- Public Inquiry Timetable
- Matters, Issues and Questions
- Focus on Housing
- Focus on Transport
- Next Steps
The Council’s Local Plan sets a target of building of 780 houses a year over the next twenty years, or 15,600 in total, based on the assumption of high population growth and declining family size. The Council plans to concentrate building on a small number of large sites to the southeast of Canterbury, which it argues will allow the relatively straightforward integration of these new conurbations with the existing road system.
The Canterbury Society believes that this scale of development risks having a detrimental impact on the city’s environment and overloading the transport infrastructure in and around the city centre. Instead, we favour a target of 550 houses per annum, reducing the overall number of planned units to 11,000. Our preferred figure is based on the Council’s mid-range assumption about population growth and economic growth in the city. It also incorporates more optimistic assumptions about the growth prospects of neighbouring towns in East Kent, and the probability that the universities will invest extensively in purpose-built halls of residence over the next few years, freeing up large parts of Canterbury’s existing housing stock. Crucially our preferred target reflects the expressed wish of local residents not to develop green-field sites in the Canterbury area.
The Canterbury Society also believes in the importance of avoiding large-scale housing estates on green-field land the edges of the city, an approach to development which risks not only despoiling the countryside but also creating soulless dormitories which are dependent on the city centre for their amenities. We are particularly opposed to plans to build 4,000 houses on grade one agricultural land on the south side of Canterbury which would nearly close the gap separating Canterbury and Bridge, and encourage excessive car usage because of the absence of any alternatives transport connections.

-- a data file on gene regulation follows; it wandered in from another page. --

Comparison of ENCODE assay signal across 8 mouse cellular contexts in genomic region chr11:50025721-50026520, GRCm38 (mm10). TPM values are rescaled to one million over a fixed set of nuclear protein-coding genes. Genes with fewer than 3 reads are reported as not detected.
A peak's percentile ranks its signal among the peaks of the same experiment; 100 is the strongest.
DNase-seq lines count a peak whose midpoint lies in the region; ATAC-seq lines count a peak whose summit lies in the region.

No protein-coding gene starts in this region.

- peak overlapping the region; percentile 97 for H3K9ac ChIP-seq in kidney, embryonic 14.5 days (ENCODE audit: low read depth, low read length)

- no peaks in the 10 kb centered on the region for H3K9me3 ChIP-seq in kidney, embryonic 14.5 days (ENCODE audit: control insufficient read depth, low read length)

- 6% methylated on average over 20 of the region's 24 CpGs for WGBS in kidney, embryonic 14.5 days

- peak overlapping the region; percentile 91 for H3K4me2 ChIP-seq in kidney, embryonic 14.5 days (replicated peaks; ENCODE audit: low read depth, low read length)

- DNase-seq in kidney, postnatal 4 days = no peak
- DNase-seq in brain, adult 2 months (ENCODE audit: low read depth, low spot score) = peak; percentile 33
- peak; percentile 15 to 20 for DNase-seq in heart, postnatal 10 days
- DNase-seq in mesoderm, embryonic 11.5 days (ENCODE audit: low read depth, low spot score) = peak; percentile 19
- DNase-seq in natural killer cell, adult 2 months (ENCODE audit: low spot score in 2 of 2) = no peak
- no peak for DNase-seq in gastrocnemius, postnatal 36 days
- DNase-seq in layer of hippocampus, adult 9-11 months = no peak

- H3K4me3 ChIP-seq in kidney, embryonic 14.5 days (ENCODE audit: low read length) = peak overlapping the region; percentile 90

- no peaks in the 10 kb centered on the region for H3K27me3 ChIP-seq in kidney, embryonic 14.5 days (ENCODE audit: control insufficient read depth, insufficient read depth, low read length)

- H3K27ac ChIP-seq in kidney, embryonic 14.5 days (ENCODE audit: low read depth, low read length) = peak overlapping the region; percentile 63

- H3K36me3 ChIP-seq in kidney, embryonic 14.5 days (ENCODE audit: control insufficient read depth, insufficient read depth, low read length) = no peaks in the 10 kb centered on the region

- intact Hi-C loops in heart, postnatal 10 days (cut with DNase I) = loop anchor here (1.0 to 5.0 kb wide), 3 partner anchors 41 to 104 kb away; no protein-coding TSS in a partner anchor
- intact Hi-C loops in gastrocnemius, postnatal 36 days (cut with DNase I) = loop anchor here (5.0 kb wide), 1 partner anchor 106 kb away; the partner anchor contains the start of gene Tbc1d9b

Instead, we advocate:
– The building of multiple small-scale developments in existing suburbs and villages (the ‘scattergun effect’) with an emphasis on in-filling and the low-key expansion. This would exploit brownfield land and minimize the negative impacts on the environment: indeed, judicious in-filling could actually enhance the appearance of many streets. The Council’s own strategic assessment of land availability highlights many such potential development sites.
– The development of houses along existing roads and rail lines, which would again allow the vast majority of building to take place on brownfield land while maximizing the potential use of public-transport. In particular, we advocate siting new house-building along the two rail routes radiating from the West and East stations, which would meet the needs of new commuters to London, and on the bus routes linking Canterbury to Whitstable, Herne Bay, Thanet, Dover, Ashford and Faversham. There is sufficient land within walking distance of these routes to service housing needs for at least 20 years.
– Similarly, we also advocate concentrating house-building within easy walking distance of public transport nodes such as Chartham and Sturry, which have railway stations connecting them to Ashford and London.